India will pay “dearly” for allowing the Dalai Lama to visit Arunachal Pradesh, Chinese Government spokesmen media Global Times said on Friday. This warning came days after Beijing announced through its controlled media that it was standardizing names of six places in Arunachal Pradesh – which China claims as its territory — in “pinyin” or the system of official romanisation of Chinese.
The newspaper said that after China’s recent announcement of the newly standardized names of six places in South Tibet, unsurprisingly Indian media was in a frenzy. Over the past two days, quite a few Indian media outlets, such as the Hindustan Times, described Beijing’s latest move as “revenge” and “retaliation” against India for hosting the 14th Dalai Lama in the disputed border region earlier this month. Brahma Chellaney, an Indian professor at the New Delhi-based Center for Policy Research, even twitted that “SILLY: China claims India’s Arunachal state but didn’t have names for its various counties. Now it invents the names.” These comments are absurd.
Global Times mentioned that South Tibet is historically part of China and the name of the places there is part of the local ethnic culture. It is legitimate for the Chinese government to standardize the names of the places. Lu Kang, Chinese foreign ministry spokesperson, noted, “The Chinese government is conducting the second nationwide survey on geographical names, an important task to standardize the geographical names in the languages of ethnic minority groups.”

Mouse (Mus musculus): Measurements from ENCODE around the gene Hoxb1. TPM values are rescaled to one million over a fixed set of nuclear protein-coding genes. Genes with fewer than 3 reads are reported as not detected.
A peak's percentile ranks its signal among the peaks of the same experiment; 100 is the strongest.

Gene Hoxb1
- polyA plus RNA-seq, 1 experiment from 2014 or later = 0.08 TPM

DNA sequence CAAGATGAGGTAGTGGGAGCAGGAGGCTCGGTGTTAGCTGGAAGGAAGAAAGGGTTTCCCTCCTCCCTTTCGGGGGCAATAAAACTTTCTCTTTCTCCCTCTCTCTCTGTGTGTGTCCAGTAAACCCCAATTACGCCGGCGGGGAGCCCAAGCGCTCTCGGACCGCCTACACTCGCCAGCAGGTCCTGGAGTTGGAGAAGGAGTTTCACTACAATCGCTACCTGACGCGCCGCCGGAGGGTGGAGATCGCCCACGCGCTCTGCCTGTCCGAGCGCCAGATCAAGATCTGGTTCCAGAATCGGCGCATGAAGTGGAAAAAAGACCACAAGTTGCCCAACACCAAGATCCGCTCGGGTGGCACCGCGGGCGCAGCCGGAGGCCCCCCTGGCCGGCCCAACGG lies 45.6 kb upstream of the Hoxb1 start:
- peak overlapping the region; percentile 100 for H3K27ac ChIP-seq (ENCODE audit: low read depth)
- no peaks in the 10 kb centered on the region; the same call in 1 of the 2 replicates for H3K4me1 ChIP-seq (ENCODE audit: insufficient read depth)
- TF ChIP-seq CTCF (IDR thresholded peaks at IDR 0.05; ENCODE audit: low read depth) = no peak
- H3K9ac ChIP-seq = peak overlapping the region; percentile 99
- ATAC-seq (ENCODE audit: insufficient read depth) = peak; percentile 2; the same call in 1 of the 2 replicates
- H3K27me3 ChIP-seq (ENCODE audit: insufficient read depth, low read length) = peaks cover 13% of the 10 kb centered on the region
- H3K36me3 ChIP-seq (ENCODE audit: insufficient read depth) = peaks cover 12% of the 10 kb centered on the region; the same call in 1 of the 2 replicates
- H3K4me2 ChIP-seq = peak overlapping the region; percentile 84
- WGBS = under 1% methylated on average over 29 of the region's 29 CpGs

The article said that the controversy regarding South Tibet started from 1914, when British India and local Tibetan representatives unilaterally signed the illegal “Simla Accord” and created the “McMahon Line,” a line the Chinese government has never accepted. The illegal deal ceded some 90,000 square kilometers of Chinese territory in South Tibet to British India.
According to Global Times, China has been making efforts to solve the territorial disputes with India, but over the past decades, India has not only increased migration to the disputed area and boosted its military construction there, but it also named “Arunachal Pradesh,” China’s South Tibet, as a formal state of India in 1987. Putting the Dalai Lama into its toolbox against China is another trick played by New Delhi lately. New Delhi would be too ingenuous to believe that the region belongs to India simply because the Dalai Lama says so.
The newspaper commented on how India seems trap itself in its stubbornness to measure its strength with China. But territorial disputes cannot be settled by comparing which side is stronger or which country has more leverage. Otherwise, there is no need for Beijing to sit down with New Delhi at the negotiating table. It is time for India to do some serious thinking over why China announced the standardized names in South Tibet at this time. Playing the Dalai Lama card is never a wise choice for New Delhi. If India wants to continue this petty game, it will only end up in paying dearly for it.